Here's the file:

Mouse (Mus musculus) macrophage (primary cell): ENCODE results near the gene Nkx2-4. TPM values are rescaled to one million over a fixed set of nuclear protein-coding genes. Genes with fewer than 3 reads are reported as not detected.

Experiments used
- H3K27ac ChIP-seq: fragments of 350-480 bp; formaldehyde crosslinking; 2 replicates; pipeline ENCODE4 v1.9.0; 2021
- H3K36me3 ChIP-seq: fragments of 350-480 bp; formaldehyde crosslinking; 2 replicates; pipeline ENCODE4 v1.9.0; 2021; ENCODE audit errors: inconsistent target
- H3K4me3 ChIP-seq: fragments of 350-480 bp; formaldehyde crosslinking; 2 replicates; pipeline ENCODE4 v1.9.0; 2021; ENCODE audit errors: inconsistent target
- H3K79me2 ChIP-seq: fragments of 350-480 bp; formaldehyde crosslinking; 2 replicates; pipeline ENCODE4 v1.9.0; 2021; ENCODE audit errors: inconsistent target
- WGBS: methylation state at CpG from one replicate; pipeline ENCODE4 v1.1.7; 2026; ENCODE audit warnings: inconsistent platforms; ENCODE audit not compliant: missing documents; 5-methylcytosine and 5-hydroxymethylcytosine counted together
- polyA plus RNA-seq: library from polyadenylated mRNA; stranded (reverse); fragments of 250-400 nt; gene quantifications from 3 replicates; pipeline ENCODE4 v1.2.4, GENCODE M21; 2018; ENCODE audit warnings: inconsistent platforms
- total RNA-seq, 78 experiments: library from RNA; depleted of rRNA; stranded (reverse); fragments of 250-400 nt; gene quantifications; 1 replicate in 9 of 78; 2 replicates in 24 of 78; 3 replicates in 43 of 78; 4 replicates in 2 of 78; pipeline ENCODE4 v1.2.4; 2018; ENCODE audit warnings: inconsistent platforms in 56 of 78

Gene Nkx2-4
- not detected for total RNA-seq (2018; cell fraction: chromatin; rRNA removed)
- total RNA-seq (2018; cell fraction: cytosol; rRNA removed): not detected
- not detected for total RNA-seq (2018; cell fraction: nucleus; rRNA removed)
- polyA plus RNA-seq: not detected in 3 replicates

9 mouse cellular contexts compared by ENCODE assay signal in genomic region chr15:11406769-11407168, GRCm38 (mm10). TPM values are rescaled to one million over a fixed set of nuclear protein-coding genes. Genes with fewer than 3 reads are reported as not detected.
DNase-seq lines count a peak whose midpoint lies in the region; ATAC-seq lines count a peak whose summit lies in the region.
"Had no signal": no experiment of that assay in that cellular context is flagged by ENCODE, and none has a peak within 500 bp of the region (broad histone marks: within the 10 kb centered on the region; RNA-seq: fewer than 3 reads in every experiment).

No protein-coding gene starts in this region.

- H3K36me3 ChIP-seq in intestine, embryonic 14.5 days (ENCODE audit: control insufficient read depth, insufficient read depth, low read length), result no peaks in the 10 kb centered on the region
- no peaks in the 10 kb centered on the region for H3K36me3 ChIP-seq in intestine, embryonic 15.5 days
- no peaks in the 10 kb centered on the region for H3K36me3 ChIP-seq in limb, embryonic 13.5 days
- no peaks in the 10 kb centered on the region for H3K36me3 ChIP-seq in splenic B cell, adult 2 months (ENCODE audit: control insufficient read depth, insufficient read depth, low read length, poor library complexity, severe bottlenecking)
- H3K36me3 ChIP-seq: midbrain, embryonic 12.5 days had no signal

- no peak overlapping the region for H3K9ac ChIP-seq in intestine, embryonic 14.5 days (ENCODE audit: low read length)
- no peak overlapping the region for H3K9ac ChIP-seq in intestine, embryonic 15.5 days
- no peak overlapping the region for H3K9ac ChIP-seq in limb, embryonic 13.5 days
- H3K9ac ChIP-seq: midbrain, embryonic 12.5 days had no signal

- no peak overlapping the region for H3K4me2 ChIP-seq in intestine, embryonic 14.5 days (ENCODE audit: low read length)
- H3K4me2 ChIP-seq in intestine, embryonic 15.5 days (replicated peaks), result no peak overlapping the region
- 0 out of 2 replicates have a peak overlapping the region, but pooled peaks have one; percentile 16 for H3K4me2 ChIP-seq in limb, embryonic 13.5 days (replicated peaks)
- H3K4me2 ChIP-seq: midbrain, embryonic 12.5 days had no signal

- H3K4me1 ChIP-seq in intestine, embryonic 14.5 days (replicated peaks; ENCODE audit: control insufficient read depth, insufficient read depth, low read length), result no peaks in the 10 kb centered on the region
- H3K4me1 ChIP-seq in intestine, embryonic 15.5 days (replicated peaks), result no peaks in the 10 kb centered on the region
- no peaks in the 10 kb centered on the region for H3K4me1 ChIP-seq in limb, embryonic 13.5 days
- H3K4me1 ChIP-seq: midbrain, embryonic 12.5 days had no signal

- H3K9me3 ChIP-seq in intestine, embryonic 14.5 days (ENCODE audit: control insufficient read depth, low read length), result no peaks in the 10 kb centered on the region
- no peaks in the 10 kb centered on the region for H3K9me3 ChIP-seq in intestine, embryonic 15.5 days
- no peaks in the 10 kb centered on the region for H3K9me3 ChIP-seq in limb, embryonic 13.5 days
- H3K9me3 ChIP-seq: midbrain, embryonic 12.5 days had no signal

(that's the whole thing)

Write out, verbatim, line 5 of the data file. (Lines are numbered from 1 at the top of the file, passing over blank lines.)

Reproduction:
- H3K4me3 ChIP-seq: fragments of 350-480 bp; formaldehyde crosslinking; 2 replicates; pipeline ENCODE4 v1.9.0; 2021; ENCODE audit errors: inconsistent target